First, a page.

Friday, 5 April 2019

Vai: Film Review

Vai: Film Review

Kiel McNaughton and Kerry Warkia's powerhouse film Waru, about abuse, was a movie that blazed a trail on the local scene.

Using eight separate stories and eight directors, the film signified something different for film-making and its critical success allowed other wahine to be inspired for the future.
Vai: Film Review

Their follow up treads a similar path of approach, with nine female directors taking on the story of Vai, in different stages of her life. Set across various Pacific islands, the portmanteau approach once again has highs and lows, with the overall film feeling more like a spiritual piece, than a fully fleshed out feature.

However, what emerges from Vai is a strong eye and connection for stories related to the lands, and within the lands they are set. Excellent camera work from those involved give the film a sense of place, and a sense of timing with shots blending into the land, and with set ups being kept within a close frame than would be offered by the likes of drones and so on.

The non-freewheeling camera approach gives the film an intimacy that's seized on by some of the storytelling and that proves to be greatly beneficial. Certainly the short vignette set within school as Vai's reality of existence comes to the fore, and family matters bubble under is one of the more powerful of the portmanteau.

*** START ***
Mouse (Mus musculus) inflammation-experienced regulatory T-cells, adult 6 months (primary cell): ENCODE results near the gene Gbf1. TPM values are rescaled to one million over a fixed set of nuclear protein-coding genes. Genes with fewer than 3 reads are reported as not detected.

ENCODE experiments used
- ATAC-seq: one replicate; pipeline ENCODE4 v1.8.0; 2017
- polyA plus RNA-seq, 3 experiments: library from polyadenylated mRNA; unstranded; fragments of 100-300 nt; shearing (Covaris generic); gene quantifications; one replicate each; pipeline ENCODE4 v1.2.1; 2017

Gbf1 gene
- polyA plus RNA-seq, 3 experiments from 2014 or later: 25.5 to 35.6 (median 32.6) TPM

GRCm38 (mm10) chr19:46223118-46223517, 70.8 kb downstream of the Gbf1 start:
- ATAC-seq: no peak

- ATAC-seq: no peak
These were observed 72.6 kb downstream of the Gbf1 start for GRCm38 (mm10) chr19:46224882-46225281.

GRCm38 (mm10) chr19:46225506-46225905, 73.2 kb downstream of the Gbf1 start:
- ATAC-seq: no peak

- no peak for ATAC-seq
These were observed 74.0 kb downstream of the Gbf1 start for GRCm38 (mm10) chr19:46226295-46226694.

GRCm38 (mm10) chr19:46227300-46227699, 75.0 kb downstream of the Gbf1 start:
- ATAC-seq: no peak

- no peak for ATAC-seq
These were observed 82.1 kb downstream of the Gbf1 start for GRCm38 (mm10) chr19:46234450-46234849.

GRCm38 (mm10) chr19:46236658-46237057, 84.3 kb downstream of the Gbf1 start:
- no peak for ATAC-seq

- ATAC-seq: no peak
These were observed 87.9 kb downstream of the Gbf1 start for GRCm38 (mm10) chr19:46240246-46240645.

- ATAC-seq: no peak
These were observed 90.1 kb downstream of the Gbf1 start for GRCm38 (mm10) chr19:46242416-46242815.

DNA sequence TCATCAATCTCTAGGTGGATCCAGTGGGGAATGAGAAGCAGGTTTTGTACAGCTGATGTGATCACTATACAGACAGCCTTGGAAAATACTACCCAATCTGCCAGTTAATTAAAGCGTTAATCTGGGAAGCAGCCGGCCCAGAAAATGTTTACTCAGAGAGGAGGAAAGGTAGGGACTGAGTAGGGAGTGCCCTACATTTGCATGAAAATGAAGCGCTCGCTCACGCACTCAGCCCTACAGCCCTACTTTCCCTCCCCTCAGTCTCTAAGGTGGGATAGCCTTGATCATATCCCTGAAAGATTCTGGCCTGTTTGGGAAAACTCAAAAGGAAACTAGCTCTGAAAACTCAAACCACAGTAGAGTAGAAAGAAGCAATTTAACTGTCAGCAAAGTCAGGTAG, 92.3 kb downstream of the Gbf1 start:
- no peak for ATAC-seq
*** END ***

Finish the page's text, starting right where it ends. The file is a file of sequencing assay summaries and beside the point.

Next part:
Vai: Film Review

Ultimately, while Vai has less of the power of Waru, it certainly has more of the spirituality with restrained camera work and direction capturing some traditions for posterity that are wondrous to behold, and which have resonance as they play out.

There may not be a familiar narrative thread running throughout allowing for an easy follow, but there's a familiar theme in Vai of the power of the female, and of the indigenous connection to the land.

It's sparsely stirring stuff when it needs to be, and while overall, Vai may not find a wider audience or stir up as much emotion as Waru did, its commitment to giving a platform for different voices to tell one longer form story in chunks is more than commendable.

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